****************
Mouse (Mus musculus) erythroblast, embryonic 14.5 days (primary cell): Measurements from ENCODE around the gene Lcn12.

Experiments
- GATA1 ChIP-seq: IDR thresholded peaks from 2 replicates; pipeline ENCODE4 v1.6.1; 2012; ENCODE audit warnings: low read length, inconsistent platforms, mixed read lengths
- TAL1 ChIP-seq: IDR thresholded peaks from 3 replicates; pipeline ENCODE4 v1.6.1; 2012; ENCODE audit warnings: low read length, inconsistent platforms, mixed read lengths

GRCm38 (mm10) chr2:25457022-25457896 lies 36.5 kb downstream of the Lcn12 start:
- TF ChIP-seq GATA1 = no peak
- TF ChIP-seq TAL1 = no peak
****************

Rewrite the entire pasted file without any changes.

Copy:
Mouse (Mus musculus) erythroblast, embryonic 14.5 days (primary cell): Measurements from ENCODE around the gene Lcn12.

Experiments
- GATA1 ChIP-seq: IDR thresholded peaks from 2 replicates; pipeline ENCODE4 v1.6.1; 2012; ENCODE audit warnings: low read length, inconsistent platforms, mixed read lengths
- TAL1 ChIP-seq: IDR thresholded peaks from 3 replicates; pipeline ENCODE4 v1.6.1; 2012; ENCODE audit warnings: low read length, inconsistent platforms, mixed read lengths

GRCm38 (mm10) chr2:25457022-25457896 lies 36.5 kb downstream of the Lcn12 start:
- TF ChIP-seq GATA1 = no peak
- TF ChIP-seq TAL1 = no peak